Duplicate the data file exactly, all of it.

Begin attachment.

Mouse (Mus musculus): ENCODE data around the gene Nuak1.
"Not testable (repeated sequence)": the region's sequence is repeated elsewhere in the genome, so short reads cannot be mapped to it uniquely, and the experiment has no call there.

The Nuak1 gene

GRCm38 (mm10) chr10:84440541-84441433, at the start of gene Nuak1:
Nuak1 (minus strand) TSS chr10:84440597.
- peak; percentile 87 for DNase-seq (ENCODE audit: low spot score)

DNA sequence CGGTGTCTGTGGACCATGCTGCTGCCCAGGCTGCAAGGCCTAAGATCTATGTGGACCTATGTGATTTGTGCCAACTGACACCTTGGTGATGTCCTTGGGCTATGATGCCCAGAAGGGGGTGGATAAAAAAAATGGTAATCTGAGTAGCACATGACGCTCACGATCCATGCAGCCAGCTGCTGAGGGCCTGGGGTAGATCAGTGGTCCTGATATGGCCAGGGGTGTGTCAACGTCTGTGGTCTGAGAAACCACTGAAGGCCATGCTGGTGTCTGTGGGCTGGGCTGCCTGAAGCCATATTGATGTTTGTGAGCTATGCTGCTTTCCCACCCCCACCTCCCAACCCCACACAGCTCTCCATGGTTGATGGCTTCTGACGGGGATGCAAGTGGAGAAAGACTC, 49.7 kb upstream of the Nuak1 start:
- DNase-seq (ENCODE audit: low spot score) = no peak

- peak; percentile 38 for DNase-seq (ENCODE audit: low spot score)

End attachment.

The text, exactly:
Mouse (Mus musculus): ENCODE data around the gene Nuak1.
"Not testable (repeated sequence)": the region's sequence is repeated elsewhere in the genome, so short reads cannot be mapped to it uniquely, and the experiment has no call there.

The Nuak1 gene

GRCm38 (mm10) chr10:84440541-84441433, at the start of gene Nuak1:
Nuak1 (minus strand) TSS chr10:84440597.
- peak; percentile 87 for DNase-seq (ENCODE audit: low spot score)

DNA sequence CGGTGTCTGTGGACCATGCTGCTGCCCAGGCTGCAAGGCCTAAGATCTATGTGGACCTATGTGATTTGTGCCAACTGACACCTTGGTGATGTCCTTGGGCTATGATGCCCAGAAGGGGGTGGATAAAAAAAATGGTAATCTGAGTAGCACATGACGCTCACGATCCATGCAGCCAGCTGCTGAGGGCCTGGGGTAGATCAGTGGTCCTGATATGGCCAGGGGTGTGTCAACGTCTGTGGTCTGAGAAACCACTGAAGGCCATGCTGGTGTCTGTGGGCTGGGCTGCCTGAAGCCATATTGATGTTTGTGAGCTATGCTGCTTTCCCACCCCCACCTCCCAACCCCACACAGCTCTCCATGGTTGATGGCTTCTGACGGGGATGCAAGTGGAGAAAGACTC, 49.7 kb upstream of the Nuak1 start:
- DNase-seq (ENCODE audit: low spot score) = no peak

- peak; percentile 38 for DNase-seq (ENCODE audit: low spot score)